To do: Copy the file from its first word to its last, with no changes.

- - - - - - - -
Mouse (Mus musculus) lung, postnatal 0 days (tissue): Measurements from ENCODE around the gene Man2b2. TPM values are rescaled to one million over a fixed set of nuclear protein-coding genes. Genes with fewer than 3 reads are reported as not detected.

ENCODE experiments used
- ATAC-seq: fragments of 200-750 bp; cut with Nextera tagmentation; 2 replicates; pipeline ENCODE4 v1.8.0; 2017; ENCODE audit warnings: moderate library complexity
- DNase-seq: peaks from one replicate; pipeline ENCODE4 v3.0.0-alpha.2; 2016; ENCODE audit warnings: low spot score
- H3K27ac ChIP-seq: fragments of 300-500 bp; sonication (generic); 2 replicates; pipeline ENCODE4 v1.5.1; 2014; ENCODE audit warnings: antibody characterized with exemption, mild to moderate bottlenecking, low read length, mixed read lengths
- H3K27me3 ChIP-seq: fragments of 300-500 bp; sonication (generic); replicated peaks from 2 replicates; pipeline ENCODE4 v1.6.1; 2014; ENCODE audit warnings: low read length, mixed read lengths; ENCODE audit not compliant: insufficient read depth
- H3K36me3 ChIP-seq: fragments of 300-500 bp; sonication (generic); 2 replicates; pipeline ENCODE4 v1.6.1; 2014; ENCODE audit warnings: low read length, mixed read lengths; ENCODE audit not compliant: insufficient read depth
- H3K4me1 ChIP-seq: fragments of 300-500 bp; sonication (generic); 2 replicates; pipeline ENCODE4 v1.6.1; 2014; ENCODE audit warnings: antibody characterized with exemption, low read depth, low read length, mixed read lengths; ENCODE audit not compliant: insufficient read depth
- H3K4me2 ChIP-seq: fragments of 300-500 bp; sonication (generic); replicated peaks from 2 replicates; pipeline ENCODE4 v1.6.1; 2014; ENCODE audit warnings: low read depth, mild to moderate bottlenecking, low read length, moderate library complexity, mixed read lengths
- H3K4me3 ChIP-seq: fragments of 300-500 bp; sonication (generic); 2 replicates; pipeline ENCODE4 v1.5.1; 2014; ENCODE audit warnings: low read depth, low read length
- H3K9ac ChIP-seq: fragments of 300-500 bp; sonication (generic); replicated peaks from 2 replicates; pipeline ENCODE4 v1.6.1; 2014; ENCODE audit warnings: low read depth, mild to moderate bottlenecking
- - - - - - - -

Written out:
Mouse (Mus musculus) lung, postnatal 0 days (tissue): Measurements from ENCODE around the gene Man2b2. TPM values are rescaled to one million over a fixed set of nuclear protein-coding genes. Genes with fewer than 3 reads are reported as not detected.

ENCODE experiments used
- ATAC-seq: fragments of 200-750 bp; cut with Nextera tagmentation; 2 replicates; pipeline ENCODE4 v1.8.0; 2017; ENCODE audit warnings: moderate library complexity
- DNase-seq: peaks from one replicate; pipeline ENCODE4 v3.0.0-alpha.2; 2016; ENCODE audit warnings: low spot score
- H3K27ac ChIP-seq: fragments of 300-500 bp; sonication (generic); 2 replicates; pipeline ENCODE4 v1.5.1; 2014; ENCODE audit warnings: antibody characterized with exemption, mild to moderate bottlenecking, low read length, mixed read lengths
- H3K27me3 ChIP-seq: fragments of 300-500 bp; sonication (generic); replicated peaks from 2 replicates; pipeline ENCODE4 v1.6.1; 2014; ENCODE audit warnings: low read length, mixed read lengths; ENCODE audit not compliant: insufficient read depth
- H3K36me3 ChIP-seq: fragments of 300-500 bp; sonication (generic); 2 replicates; pipeline ENCODE4 v1.6.1; 2014; ENCODE audit warnings: low read length, mixed read lengths; ENCODE audit not compliant: insufficient read depth
- H3K4me1 ChIP-seq: fragments of 300-500 bp; sonication (generic); 2 replicates; pipeline ENCODE4 v1.6.1; 2014; ENCODE audit warnings: antibody characterized with exemption, low read depth, low read length, mixed read lengths; ENCODE audit not compliant: insufficient read depth
- H3K4me2 ChIP-seq: fragments of 300-500 bp; sonication (generic); replicated peaks from 2 replicates; pipeline ENCODE4 v1.6.1; 2014; ENCODE audit warnings: low read depth, mild to moderate bottlenecking, low read length, moderate library complexity, mixed read lengths
- H3K4me3 ChIP-seq: fragments of 300-500 bp; sonication (generic); 2 replicates; pipeline ENCODE4 v1.5.1; 2014; ENCODE audit warnings: low read depth, low read length
- H3K9ac ChIP-seq: fragments of 300-500 bp; sonication (generic); replicated peaks from 2 replicates; pipeline ENCODE4 v1.6.1; 2014; ENCODE audit warnings: low read depth, mild to moderate bottlenecking